Having someone on your side during a child support matter is incredibly important. You will need someone who has experience dealing in these matters, and will have your best interests at heart when guiding you through trying times.
O’Connell & Aronowitz has those qualities if you need the assistance of a Child Support attorney that works in Albany, NY and the Capital Region. Our experienced and compassionate attorneys have handled hundreds of cases involving complex custody, visitation and support issues throughout New York State. January 2018 marked an expansion to our renowned Family & Matrimonial practice with Flo Richardson joining the firm as Of Counsel. Bringing decades of experience focusing exclusively in family law matters, Flo joins our attorneys Will Berglund and Kelly Mikullitz to create one of the most dynamic family law practices in the state.
About Child Support Laws
Payment of child support from one parent to another is governed by the Child Support Standards Act appearing in the New York State Domestic Relations Law and the Family Court Act. This law provides for a presumptively-correct amount of child support to be paid from the non-custodial parent to the custodial parent. Even though the law is complicated, and does have many exceptions and limitations to its use, the general rule is that the non-custodial parent pays a percentage of his or her income for the support of the children.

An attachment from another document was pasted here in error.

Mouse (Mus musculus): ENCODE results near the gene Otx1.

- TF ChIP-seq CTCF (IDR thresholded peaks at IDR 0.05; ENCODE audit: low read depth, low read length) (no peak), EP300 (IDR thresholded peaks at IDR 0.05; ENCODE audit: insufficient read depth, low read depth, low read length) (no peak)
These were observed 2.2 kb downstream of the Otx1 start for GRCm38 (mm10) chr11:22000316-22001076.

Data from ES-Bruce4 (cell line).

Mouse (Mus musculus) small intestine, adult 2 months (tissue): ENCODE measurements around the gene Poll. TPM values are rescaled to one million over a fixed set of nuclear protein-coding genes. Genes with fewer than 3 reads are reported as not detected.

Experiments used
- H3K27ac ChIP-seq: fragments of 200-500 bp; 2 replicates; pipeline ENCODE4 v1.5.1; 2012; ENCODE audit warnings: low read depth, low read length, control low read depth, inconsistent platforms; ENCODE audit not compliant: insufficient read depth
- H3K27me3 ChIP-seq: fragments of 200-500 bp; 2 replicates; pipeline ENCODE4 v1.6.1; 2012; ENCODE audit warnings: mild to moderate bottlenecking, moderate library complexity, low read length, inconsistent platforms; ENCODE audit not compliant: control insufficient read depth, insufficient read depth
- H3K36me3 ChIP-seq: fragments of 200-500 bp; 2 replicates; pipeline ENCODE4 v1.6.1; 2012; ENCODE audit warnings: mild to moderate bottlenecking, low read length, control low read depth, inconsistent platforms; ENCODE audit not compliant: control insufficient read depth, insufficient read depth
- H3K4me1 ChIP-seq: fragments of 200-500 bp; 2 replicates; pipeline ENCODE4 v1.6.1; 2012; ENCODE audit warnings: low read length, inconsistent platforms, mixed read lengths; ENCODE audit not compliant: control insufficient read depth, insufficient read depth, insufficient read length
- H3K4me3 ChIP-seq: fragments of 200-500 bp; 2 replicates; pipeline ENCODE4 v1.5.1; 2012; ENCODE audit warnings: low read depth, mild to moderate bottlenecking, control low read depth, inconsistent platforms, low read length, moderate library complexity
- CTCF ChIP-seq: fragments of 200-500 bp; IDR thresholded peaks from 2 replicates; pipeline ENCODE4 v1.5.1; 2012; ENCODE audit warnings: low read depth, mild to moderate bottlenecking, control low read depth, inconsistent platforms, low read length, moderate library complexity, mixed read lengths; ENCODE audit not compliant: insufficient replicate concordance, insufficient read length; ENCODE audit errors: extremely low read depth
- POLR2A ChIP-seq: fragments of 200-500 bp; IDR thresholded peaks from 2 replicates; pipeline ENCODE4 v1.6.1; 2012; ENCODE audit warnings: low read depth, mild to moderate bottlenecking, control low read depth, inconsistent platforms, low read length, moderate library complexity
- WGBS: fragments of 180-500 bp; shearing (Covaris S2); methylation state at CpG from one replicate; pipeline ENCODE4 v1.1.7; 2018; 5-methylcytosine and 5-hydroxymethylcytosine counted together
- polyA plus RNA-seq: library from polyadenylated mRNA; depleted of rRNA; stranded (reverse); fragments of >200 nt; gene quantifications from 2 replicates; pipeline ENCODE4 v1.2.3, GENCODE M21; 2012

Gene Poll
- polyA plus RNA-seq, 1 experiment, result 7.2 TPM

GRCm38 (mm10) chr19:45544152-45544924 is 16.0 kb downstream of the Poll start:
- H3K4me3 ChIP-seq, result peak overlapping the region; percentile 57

The percentage of income paid for child support is determined by calculating the combined gross income of the parents, after deducting from each parent’s income the amounts he or she actually paid for FICA (Social Security taxes and Medicare taxes).
The Child Support Percentages Are:
- 17% for one child;
- 25% for two children;
- 29% for three children;
- 31% for four children; and
- no less than 35% for five or more children.
Child support obligations also include payment by parents of their shares of health insurance coverage, uninsured health-related expenses, daycare expenses, and the child’s educational expenses.
Parents are required to support their children until they reach the age of 21 years, or are otherwise emancipated.